About a year ago, I remember seeing advertisements for this new series on ESPN about 30 directors creating 30 varying sports stories entitled “ESPN Films 30 for 30“. Needless to say, I waited in joyful anticipation for the release of such a series on DVD.
When the box came with Volume 1, I scanned the titles looking for those that stood out most prominently to me. I distinctly remember relegating some movie about a marching band to the bottom of my watch list. Why watch a movie about a band when there is one about Allen Iverson, one about Reggie Miller, and one about Ricky Williams?
So, about a month after I got them, I finally got around to the bottom of the barrel, and “The Band That Wouldn’t Die” came across my desk. I figured well, might as well give it a shot so I can say I’ve watched them all. I popped it in, and man did I regret waiting as long as I did to watch this movie.
“The Band That Wouldn’t Die” is a documentary that explores the history of the current Balitmore Ravens marching band, now called the Marching Ravens.
Most bands are simply an extended component of their team, almost like a necessary piece of tradition. They are born out of the franchise, and live and breathe by that franchise. However, this band was a breed all its own.
From 1947 to 1950, and then again from 1953 to 1984, the Baltimore Colts franchise was perhaps the most beloved team. in a sports town with little reputation to stand upon, the Colts gave Baltimore a team, their team. And in between New York and Philadelphia to the North and Washington D.C. to the South, some of the most prominent sports towns in the country, the people of Baltimore took pride and rallied behind a team who provided a pretty successful opening decade of action. But spirit reached a new level when a young guy named Johnny Unitas came along in 1957. Behind Unitas, the Colts won back-to-back NFL Championships (pre-Super Bowl era) in ’58 and ’59, and are deemed with helping launch the NFL into fame after the 1958 Championship game against the New York Giants.
From 1947 to 1984 the Baltimore Colts were a staple of Baltimore culture. And yet even through tons of coaches and quarterbacks and players, and furthermore through the period when Baltimore didn’t even have a team from 1950 to 1953, one thing remained constant. Every game the fans and players alike could count on the sounds of the Baltimore Colts’ band from the beginning of the game to the end. They were always there, even when the team was not for that short period from ’50 to ’53. Little did the Colts’ band know that soon, they would become the only reminder of the Colts for the city of Baltimore for some time.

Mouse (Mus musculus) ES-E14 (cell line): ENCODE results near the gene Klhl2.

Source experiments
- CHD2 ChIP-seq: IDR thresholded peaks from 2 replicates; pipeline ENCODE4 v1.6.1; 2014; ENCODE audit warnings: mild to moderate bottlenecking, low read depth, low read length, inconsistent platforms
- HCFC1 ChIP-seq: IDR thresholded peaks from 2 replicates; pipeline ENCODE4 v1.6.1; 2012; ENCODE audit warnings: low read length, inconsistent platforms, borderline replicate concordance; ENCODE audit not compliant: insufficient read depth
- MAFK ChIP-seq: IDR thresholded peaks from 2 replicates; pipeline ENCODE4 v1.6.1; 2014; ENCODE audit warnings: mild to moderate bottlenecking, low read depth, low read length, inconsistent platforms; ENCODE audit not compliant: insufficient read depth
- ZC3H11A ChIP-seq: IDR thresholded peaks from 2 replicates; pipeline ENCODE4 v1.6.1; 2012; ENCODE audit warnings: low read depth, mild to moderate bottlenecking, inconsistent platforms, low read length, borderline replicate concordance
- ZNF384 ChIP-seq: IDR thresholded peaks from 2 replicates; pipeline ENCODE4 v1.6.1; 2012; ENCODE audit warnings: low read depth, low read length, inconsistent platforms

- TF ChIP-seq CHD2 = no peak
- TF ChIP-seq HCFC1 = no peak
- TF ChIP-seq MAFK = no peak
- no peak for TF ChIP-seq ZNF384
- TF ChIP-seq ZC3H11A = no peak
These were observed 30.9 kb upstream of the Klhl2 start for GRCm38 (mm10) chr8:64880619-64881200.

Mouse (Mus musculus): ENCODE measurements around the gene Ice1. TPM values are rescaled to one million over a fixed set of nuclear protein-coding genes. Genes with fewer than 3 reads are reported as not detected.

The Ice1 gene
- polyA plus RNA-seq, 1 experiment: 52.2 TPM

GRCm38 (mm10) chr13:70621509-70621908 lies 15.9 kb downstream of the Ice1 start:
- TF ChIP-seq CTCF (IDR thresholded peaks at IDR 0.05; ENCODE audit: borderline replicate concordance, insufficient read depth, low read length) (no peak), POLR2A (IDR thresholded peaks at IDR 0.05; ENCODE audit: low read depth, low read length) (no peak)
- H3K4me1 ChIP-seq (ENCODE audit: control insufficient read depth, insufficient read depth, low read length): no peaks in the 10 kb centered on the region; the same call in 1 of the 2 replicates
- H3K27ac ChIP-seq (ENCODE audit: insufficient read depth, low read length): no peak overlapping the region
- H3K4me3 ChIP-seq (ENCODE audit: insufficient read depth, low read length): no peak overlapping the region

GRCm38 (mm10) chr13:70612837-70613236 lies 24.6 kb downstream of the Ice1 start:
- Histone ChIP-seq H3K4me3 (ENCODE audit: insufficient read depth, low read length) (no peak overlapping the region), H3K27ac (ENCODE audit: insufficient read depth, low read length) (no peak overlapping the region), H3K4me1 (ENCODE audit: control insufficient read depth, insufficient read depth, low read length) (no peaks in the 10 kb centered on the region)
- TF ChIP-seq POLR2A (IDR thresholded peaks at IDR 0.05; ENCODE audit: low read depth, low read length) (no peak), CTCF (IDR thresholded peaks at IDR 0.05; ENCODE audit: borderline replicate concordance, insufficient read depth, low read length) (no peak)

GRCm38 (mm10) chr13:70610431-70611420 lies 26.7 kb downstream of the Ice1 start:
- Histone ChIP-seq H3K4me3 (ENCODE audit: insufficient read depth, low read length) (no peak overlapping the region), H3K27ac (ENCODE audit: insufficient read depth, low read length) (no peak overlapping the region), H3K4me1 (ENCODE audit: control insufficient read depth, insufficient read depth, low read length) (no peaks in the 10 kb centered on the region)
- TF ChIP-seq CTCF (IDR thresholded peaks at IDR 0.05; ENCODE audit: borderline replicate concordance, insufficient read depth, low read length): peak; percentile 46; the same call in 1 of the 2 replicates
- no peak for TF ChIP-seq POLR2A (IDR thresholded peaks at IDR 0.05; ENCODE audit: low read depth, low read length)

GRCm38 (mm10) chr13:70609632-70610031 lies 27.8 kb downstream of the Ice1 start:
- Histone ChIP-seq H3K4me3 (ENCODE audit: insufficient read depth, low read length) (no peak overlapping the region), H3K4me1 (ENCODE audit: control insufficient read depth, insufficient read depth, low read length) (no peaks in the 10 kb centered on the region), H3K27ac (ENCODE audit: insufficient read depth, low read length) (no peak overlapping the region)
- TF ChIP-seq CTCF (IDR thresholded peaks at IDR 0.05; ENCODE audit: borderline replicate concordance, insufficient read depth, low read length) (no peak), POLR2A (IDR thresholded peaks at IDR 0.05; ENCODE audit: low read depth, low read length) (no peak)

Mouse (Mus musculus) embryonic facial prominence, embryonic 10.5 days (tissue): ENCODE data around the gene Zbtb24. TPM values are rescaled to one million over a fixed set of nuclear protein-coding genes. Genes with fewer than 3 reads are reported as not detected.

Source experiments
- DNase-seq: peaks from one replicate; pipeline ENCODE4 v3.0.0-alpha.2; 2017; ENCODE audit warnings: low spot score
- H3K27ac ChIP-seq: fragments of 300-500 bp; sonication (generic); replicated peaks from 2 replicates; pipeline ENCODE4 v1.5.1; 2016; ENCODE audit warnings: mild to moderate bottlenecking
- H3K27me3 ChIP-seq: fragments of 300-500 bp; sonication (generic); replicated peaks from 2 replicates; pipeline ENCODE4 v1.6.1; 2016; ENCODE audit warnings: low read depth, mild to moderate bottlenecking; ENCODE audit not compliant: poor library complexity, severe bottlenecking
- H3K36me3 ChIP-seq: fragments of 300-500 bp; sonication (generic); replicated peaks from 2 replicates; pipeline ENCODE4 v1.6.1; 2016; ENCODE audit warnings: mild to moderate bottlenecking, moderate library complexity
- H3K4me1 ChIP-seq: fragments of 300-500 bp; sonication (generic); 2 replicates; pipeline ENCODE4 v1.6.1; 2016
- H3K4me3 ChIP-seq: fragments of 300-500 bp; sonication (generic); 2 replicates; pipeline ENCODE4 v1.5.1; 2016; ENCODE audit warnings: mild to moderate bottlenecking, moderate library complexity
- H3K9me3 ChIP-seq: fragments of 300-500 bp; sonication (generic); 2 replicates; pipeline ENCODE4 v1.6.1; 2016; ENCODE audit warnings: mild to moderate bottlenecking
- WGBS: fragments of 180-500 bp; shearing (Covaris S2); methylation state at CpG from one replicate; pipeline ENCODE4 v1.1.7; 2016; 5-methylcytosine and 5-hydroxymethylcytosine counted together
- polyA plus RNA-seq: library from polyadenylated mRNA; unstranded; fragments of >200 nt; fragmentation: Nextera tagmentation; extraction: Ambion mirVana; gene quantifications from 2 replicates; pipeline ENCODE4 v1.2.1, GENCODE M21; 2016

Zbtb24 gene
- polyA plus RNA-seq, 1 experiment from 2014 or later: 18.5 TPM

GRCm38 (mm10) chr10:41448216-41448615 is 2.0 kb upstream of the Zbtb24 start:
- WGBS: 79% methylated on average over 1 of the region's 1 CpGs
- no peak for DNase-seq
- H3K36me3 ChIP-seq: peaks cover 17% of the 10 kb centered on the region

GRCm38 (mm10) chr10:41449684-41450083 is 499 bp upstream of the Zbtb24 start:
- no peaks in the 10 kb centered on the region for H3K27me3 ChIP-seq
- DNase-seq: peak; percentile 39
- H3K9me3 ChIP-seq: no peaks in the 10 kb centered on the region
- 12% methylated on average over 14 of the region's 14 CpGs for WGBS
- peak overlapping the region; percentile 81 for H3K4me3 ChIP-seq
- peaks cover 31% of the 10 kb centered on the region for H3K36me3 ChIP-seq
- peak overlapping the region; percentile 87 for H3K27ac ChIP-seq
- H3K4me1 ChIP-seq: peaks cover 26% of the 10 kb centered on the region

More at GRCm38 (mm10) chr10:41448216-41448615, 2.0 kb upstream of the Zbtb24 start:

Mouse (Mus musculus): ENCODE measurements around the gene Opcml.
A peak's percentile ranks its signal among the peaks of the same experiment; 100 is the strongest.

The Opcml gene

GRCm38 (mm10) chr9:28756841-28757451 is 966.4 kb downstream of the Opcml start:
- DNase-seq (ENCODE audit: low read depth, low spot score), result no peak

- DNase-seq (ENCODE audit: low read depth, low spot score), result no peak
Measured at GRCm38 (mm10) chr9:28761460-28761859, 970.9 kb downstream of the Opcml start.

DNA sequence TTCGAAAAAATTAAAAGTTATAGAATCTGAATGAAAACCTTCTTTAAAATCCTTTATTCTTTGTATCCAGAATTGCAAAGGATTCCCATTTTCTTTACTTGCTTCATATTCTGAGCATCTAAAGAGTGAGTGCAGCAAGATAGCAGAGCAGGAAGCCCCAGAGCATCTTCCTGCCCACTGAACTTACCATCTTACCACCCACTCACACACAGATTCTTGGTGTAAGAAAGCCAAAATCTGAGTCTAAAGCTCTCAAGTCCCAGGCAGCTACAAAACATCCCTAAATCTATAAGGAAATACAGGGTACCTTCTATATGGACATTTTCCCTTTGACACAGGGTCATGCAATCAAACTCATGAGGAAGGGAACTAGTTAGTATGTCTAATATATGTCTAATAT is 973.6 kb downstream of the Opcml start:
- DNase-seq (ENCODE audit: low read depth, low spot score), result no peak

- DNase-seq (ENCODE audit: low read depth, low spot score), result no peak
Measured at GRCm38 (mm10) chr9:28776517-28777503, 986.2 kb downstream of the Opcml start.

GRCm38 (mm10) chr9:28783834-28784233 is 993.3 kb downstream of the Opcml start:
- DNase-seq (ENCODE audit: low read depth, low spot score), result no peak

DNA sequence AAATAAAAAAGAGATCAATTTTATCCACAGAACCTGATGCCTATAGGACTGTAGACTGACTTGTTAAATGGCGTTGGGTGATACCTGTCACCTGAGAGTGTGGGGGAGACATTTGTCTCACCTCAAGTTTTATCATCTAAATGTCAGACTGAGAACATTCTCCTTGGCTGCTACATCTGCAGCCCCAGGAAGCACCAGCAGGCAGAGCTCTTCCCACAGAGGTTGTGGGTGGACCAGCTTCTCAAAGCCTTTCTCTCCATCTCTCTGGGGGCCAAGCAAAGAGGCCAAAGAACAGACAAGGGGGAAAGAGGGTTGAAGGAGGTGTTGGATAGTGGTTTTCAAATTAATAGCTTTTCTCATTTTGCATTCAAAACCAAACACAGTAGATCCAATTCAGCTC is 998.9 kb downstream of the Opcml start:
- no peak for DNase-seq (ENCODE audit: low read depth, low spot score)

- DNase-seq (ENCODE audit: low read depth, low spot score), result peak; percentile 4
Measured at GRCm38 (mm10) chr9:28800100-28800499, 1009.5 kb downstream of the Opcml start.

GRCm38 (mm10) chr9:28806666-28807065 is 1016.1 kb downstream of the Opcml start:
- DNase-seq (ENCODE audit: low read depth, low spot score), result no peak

On March 28, 1984, the Baltimore Colts infamously packed into Mayflower moving vans and relocated to Indianapolis to become the Indianapolis Colts (a pithy recollection of the facts of the night can be found here). And yet, the Baltimore Colts’ band stayed. And they would stay, as a remnant of what was and an advocate of what could be. The band marched on, becoming advocates to bring a team back here to Baltimore.
Through tear-filled interviews, and tons of wonderful, authentic Baltimore accents, “The Band That Wouldn’t Die” recollects the story of one of the most important crews in Baltimore sports history. When the Ravens came to twon in 1995, owner Art Modell brought the marching band into the franchise, and renamed them to be the Marching Ravens. Back in their rightful place, the Marching Ravens are recognized as one of the best band corps in the nation, and still have the right and responsibility of performing at halftime to this day.
And those once die-hard Colts fans that composed the Baltimore Colts’ Band have now become the most loyal Ravens fans you’ll ever find. (I’m sure it doesn’t hurt that in their short history, the Ravens franchise has won two Super Bowls, and are current defending World Champions). Even still, some might wonder, how were they able to switch their long-standing allegiance from the Colts to the Ravens?
According to the Marching Ravens members,
you can heal all wounds with a fight song